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The Environments Around Nearby Supermassive Black Holes and the Upgrade of the OSIRIS Integral Field Spectrograph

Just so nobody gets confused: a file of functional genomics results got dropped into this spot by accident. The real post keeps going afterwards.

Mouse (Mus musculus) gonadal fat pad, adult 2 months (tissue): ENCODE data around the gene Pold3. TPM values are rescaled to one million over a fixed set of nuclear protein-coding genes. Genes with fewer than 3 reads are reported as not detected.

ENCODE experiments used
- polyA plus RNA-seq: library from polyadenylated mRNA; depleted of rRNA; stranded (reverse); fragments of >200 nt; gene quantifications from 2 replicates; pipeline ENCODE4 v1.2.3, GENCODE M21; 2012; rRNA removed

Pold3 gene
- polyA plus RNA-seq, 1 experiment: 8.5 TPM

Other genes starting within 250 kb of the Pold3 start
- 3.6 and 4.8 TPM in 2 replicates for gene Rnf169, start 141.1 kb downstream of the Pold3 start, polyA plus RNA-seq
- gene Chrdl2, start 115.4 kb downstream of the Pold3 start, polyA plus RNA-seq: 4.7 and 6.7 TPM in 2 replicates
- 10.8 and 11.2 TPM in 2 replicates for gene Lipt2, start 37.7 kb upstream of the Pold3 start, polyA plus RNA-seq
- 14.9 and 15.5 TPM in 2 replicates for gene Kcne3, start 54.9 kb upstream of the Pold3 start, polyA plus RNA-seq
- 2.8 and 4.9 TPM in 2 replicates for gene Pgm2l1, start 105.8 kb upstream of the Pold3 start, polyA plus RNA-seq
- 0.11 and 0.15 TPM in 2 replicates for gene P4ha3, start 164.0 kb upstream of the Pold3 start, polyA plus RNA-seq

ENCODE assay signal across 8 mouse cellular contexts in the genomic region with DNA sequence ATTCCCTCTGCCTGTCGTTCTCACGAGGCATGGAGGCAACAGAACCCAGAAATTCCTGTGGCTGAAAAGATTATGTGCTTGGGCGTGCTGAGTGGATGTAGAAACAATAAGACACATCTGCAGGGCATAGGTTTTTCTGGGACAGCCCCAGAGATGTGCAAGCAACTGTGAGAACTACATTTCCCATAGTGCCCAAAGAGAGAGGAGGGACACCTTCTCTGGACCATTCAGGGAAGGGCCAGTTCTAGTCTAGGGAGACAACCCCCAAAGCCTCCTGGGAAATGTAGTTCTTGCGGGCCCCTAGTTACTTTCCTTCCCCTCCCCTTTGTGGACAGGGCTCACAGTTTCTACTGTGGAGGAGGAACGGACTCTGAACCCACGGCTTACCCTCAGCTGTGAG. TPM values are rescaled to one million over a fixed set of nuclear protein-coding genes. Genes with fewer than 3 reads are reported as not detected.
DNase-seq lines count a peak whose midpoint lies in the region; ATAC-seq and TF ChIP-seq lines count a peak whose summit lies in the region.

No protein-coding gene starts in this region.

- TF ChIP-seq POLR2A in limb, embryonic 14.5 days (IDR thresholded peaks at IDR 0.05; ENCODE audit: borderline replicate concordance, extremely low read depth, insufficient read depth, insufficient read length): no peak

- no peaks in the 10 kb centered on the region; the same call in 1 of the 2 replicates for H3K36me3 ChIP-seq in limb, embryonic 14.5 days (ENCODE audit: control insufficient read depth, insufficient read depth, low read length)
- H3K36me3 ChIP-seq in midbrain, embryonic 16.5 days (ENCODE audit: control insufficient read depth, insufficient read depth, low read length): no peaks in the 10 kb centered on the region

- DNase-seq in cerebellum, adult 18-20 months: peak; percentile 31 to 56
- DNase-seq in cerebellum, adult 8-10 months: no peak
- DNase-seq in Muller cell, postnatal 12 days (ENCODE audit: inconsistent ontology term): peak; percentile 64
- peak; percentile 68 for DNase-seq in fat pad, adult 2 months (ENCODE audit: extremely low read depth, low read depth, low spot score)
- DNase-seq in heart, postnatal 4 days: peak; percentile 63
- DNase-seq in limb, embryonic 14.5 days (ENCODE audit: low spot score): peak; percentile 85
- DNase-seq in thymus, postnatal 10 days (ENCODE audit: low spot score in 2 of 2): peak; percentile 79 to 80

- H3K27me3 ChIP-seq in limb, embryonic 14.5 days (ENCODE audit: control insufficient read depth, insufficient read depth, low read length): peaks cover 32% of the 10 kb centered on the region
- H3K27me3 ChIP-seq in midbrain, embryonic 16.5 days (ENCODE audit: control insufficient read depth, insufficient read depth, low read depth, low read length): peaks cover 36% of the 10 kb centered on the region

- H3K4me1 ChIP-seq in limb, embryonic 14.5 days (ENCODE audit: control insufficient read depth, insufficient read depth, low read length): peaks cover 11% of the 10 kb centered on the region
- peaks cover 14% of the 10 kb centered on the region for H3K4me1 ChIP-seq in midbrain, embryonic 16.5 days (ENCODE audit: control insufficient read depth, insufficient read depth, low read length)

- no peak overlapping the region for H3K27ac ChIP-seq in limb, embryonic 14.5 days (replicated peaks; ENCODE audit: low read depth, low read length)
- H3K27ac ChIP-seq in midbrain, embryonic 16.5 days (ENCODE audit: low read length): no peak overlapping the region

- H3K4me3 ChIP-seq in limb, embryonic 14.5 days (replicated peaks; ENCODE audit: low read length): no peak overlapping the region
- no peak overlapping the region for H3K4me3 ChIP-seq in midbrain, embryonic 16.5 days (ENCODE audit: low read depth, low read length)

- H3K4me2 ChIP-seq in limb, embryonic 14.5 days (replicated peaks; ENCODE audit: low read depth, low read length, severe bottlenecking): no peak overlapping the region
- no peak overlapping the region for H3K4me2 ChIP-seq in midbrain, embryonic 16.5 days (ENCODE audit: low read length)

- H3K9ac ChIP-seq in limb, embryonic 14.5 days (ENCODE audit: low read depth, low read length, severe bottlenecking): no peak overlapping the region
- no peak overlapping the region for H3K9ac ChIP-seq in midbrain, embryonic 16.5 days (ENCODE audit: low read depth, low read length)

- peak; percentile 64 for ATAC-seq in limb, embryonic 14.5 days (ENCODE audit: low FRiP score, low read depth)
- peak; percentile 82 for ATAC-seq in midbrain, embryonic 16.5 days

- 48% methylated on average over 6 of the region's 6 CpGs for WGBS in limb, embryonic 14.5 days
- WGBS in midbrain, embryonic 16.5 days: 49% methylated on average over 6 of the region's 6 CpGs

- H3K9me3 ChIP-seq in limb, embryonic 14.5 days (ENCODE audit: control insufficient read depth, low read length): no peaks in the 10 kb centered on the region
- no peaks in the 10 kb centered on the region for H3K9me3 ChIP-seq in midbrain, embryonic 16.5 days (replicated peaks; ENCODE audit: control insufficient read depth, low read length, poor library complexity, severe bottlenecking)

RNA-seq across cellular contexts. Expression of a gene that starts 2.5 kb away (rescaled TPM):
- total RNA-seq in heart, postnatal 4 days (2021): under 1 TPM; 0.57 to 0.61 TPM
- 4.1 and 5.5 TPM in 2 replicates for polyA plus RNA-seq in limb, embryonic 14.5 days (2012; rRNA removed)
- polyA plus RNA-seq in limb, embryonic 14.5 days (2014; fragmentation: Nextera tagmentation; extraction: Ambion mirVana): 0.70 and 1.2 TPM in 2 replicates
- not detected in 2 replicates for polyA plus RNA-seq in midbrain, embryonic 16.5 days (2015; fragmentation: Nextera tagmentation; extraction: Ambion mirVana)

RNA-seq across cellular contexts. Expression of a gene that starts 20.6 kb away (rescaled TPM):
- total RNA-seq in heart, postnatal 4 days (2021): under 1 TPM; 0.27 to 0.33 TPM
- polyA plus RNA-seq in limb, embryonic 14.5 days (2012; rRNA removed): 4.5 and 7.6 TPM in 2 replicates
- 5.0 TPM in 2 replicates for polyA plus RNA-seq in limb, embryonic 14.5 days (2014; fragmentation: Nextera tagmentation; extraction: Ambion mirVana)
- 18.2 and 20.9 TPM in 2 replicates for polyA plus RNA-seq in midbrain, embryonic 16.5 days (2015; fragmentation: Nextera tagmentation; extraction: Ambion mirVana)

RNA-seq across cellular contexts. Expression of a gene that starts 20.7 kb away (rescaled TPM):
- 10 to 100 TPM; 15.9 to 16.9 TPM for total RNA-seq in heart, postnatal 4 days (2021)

In this thesis, I explore the environments around supermassive black holes (SMBHs) in the nearby universe. The thesis is divided into five chapters. I begin with an introduction to SMBHs in general and to the astronomical instrumentation that is used to study their direct environments in the highest possible detail. The second chapter focuses on the closest galactic nucleus to Earth: the center of our own Milky Way galaxy. The orbits of stars around the Milky Way SMBH, Sgr A*, can be used to determine the black hole mass and distance. I present a new method of analyzing images of the Galactic center to increase the time baseline for faint, short-period stars that orbit Sgr A*. I use this new analysis method to improve the constraints on the mass of the SMBH and the distance to the Galactic center by a factor of 2. The second chapter discusses the upgrade of the detector in the OSIRIS instrument at W.M. Keck Observatory. This adaptive-optics-fed instrument uses an array of small lenses to sample a rectangular section of the focal plane, producing up to 3,000 spectra simultaneously with a spectral resolution of 3,800 and diffraction-limited spatial resolution. I helped to upgrade the original near-infrared (NIR) Hawaii-2 detector to a Hawaii-2RG, which improved the raw sensitivity of OSIRIS by a factor of 2 at J-band wavelengths (1.2 - 1.4 μm) and 1.6 at H- and K-band wavelengths (1.5 - 2.4 microns). The third and fourth chapters discuss a NIR integral field spectroscopic survey of nearby LINER (low ionization nuclear emission line) galaxies, the lowest luminosity class of active galactic nuclei. LINERs are found at the centers of ∼1/3 of galaxies within 40 Mpc, but it is unclear whether accretion onto a supermassive black hole or another mechanism such as shock excitation drives their emission. I use the OSIRIS instrument to map the strength and kinematics of singly ionized iron, molecular hydrogen, and hydrogen recombination lines at spatial scales of 1-10 pc in the nuclei of 11 nearby LINERs, in close proximity to their central SMBHs. The third chapter presents a detailed study of the closest LINER in the sample, NGC 404, in which I find that its LINER emission is likely excited by shocks, and the final chapter presents results from the survey sample as a whole.

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